PRELUDE & FUGUE
predict the local structure of a protein in
terms of backbone dihedral angle domains, identify sequence regions that form early during
folding, and locate structural weaknesses, defined as regions whose sequence
is not optimal with respect to the tertiary fold.
These programs use a statistical backbone torsion angle potential, which describes
local interactions along the chain and is derived from a set of 1403 known protein structures.
The input they require is the amino acid sequence of the target protein.
The output yields the predicted structures given in terms of 7 backbone torsion angle
assignments noted A, B, C, G, E, O, P; the phi, psi, and omega values associated to these assignments are given here
PRELUDE&Fugue predicts the N backbone conformations
of lowest energy of a protein
sequence or sequence segment, where N is specified by
the user. The user may impose constraints on some interatomic
distances in the predicted structures. The output file contains the
lowest energy structures that satisfy the constraints, the predicted energy
values, and the energy gap and root mean square (rms) deviation of
superimposed backbone atoms of each
predicted structure relative to
the lowest energy predicted structure. In addition, the 3D structures of
all the predicted conformations are supplied in PDB format.
A sequence whose lowest energy conformation displays a sizable energy gap
relative to other predicted structures is considered to have a well defined
preferred conformation. The program is designed to run mainly on short peptides,
because it only considers local interactions along the chain and
overlooks tertiary interactions. When applied to longer peptides, the
predictions must be considered as 2D rather than 3D and similar
to secondary structure predictions.
predicts the backbone structure, not of the whole input
sequence, but of those segments whose lowest energy structure is
strongly preferred over other conformations. The strength of the prediction
is given by a weight between 1 and 9.
Regions predicted by Fugue, with high weights, have an strong intrinsic
preference for their predicted conformation in the absence of tertiary interactions. When
cut from the sequence, the peptides so obtained are likely to adopt preferentially
this conformation in water at low temperature or in an apolar medium. When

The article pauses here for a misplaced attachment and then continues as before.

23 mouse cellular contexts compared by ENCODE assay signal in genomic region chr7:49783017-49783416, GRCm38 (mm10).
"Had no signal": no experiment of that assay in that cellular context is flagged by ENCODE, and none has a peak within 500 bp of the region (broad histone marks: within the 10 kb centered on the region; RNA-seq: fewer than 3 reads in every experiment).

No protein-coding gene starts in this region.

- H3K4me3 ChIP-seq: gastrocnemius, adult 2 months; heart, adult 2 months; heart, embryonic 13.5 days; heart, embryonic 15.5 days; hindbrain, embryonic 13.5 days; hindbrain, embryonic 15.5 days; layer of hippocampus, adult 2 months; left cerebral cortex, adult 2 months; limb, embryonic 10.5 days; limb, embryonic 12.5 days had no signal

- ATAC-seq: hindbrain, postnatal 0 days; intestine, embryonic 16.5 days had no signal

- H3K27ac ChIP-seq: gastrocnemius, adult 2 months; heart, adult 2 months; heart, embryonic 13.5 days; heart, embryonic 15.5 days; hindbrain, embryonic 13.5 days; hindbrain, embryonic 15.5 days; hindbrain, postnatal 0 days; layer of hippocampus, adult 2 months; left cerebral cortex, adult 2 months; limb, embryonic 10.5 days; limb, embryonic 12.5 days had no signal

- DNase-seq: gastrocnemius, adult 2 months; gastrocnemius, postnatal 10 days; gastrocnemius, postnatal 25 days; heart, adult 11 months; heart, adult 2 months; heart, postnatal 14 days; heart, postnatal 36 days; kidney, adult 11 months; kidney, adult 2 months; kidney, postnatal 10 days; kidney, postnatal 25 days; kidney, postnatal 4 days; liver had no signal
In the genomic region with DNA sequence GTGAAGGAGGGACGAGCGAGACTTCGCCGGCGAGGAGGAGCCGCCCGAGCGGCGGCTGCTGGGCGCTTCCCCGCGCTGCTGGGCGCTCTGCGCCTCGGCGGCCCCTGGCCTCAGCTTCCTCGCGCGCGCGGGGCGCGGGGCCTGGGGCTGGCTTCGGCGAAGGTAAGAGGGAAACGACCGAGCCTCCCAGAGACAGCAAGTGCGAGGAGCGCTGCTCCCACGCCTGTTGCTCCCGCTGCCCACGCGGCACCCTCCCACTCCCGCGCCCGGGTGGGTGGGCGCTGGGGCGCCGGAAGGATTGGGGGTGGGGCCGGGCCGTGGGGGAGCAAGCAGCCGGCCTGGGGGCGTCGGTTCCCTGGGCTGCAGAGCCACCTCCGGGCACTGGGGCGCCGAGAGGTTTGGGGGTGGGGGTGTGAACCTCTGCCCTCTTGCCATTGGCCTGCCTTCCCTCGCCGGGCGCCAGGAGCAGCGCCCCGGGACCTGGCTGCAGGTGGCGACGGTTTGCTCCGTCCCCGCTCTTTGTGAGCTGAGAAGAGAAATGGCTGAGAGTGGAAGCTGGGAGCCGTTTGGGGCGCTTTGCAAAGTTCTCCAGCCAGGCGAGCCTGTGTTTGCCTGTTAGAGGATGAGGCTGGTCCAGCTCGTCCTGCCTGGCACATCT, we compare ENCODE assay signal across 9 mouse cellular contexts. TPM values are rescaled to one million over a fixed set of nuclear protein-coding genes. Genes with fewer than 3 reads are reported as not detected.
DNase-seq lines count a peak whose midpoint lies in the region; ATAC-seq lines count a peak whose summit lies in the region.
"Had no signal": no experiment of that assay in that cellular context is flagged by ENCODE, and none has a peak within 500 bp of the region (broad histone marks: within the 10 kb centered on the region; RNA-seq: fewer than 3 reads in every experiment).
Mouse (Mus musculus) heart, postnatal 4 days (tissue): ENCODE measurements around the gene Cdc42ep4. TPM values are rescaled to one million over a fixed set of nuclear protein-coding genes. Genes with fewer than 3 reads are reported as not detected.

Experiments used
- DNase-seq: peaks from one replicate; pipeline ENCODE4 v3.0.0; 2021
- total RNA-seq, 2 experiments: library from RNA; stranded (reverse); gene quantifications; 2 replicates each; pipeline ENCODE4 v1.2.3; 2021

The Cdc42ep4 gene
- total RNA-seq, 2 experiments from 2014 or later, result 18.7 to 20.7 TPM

considered within the sequence, these regions
can be exepected to form at the very beginning of the folding process.
Regions where the predicted structure differs from the native structure are
likely to be regions whose instrinsic structural preference, determined by
local interactions along the chain, are modified due to tertiary
interactions. They are interpreted as structural weaknesses, which possibly
slow down folding and cause alternative structuring.
Prediction of protein backbone conformation based on seven structure
assignments. Influence of local interactions.
Rooman MJ, Kocher JP, Wodak SJ.
J Mol Biol. 1991 Oct 5;221(3):961-79.
Extracting information on folding from the amino acid sequence: accurate
predictions for protein regions with preferred conformation in the absence of tertiary interactions.
Rooman MJ, Kocher JP, Wodak SJ.
Biochemistry. 1992 Oct 27;31(42):10226-38.
Using Prelude&Fugue as a 2D structure prediction method
For an assessment of the performances, click here
Using Prelude&Fugue to determine peptides that adopt a preferred
conformation in solution
For an example where Prelude
were used to propose sequences of
helical peptides, which were synthesized and shown by CD and NMR to be indeed helical in a mixture of
water and TFE at room temperature, see:
Conformational properties of four peptides corresponding to alpha-helical
regions of Rhodospirillum cytochrome c2 and bovine calcium binding protein.
Pintar A, Chollet A, Bradshaw C, Chaffotte A, Cadieux C, Rooman MJ, Hallenga
K, Knowles J, Goldberg M, Wodak SJ.
Biochemistry. 1994 Sep 20;33(37):11158-73.
Using Prelude&Fugue to identify early folding regions
For an analysis of the conservation of segments predicted to have well defined
instrinsic structural preferences in families
of homologous regions, and for a comparison with experimental data on early
folding intermediates, see:
Extracting information on folding from the amino acid sequence: consensus
regions with preferred conformation in homologous proteins.
Rooman MJ, Wodak SJ.
Biochemistry. 1992 Oct 27;31(42):10239-49.
Using Prelude&Fugue to identify structural weaknesses
Prelude&Fugue have been applied to proteins known to adopt alternative
structures that provoke conformational diseases or correspond to 3D domain swapping.
In these proteins, sequence regions have been detected whose intrinsic preferred conformations
differ from the native conformation, and could represent
structural weaknesses that facilitate misfolding. For an application to the amylodoigenic prion proteins, see :
PoPMuSiC, an algorithm for predicting protein mutant stability changes:
application to prion proteins.
For an application to proteins that undergo 3D domain swapping, see :
Gilis D, Rooman M.
Protein Eng. 2000 Dec;13(12):849-56.
Sequence-structure signals of 3D domain swapping in proteins.
Dehouck Y, Biot C, Gilis D, Kwasigroch JM, Rooman M.
J Mol Biol. 2003 Jul 25;330(5):1215-25.